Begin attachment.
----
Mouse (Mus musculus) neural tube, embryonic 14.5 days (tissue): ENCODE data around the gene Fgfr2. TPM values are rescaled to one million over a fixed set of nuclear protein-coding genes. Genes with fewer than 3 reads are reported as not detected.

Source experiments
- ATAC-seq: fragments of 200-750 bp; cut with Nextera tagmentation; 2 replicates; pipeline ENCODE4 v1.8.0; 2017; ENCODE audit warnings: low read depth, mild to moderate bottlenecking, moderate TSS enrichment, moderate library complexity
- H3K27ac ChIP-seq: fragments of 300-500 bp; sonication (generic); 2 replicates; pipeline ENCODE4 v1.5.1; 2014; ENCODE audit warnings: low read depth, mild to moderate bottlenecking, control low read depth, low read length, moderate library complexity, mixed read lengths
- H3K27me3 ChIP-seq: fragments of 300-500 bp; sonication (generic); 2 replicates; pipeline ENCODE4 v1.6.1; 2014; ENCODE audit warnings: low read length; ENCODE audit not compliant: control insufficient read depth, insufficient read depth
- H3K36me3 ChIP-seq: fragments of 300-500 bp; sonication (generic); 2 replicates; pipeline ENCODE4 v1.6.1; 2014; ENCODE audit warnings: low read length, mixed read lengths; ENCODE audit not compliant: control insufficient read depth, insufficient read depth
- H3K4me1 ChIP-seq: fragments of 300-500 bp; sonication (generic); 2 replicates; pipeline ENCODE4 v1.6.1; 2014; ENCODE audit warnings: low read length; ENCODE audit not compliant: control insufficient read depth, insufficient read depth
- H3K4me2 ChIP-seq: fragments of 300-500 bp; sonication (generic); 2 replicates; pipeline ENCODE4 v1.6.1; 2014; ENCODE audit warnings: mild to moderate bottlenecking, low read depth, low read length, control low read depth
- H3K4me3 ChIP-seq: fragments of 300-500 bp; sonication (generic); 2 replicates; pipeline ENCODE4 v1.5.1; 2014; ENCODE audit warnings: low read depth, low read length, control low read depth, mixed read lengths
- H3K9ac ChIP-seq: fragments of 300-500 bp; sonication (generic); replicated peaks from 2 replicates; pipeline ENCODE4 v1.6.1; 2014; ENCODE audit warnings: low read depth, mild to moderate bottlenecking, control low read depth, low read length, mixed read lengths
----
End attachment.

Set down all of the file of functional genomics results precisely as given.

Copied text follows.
Mouse (Mus musculus) neural tube, embryonic 14.5 days (tissue): ENCODE data around the gene Fgfr2. TPM values are rescaled to one million over a fixed set of nuclear protein-coding genes. Genes with fewer than 3 reads are reported as not detected.

Source experiments
- ATAC-seq: fragments of 200-750 bp; cut with Nextera tagmentation; 2 replicates; pipeline ENCODE4 v1.8.0; 2017; ENCODE audit warnings: low read depth, mild to moderate bottlenecking, moderate TSS enrichment, moderate library complexity
- H3K27ac ChIP-seq: fragments of 300-500 bp; sonication (generic); 2 replicates; pipeline ENCODE4 v1.5.1; 2014; ENCODE audit warnings: low read depth, mild to moderate bottlenecking, control low read depth, low read length, moderate library complexity, mixed read lengths
- H3K27me3 ChIP-seq: fragments of 300-500 bp; sonication (generic); 2 replicates; pipeline ENCODE4 v1.6.1; 2014; ENCODE audit warnings: low read length; ENCODE audit not compliant: control insufficient read depth, insufficient read depth
- H3K36me3 ChIP-seq: fragments of 300-500 bp; sonication (generic); 2 replicates; pipeline ENCODE4 v1.6.1; 2014; ENCODE audit warnings: low read length, mixed read lengths; ENCODE audit not compliant: control insufficient read depth, insufficient read depth
- H3K4me1 ChIP-seq: fragments of 300-500 bp; sonication (generic); 2 replicates; pipeline ENCODE4 v1.6.1; 2014; ENCODE audit warnings: low read length; ENCODE audit not compliant: control insufficient read depth, insufficient read depth
- H3K4me2 ChIP-seq: fragments of 300-500 bp; sonication (generic); 2 replicates; pipeline ENCODE4 v1.6.1; 2014; ENCODE audit warnings: mild to moderate bottlenecking, low read depth, low read length, control low read depth
- H3K4me3 ChIP-seq: fragments of 300-500 bp; sonication (generic); 2 replicates; pipeline ENCODE4 v1.5.1; 2014; ENCODE audit warnings: low read depth, low read length, control low read depth, mixed read lengths
- H3K9ac ChIP-seq: fragments of 300-500 bp; sonication (generic); replicated peaks from 2 replicates; pipeline ENCODE4 v1.6.1; 2014; ENCODE audit warnings: low read depth, mild to moderate bottlenecking, control low read depth, low read length, mixed read lengths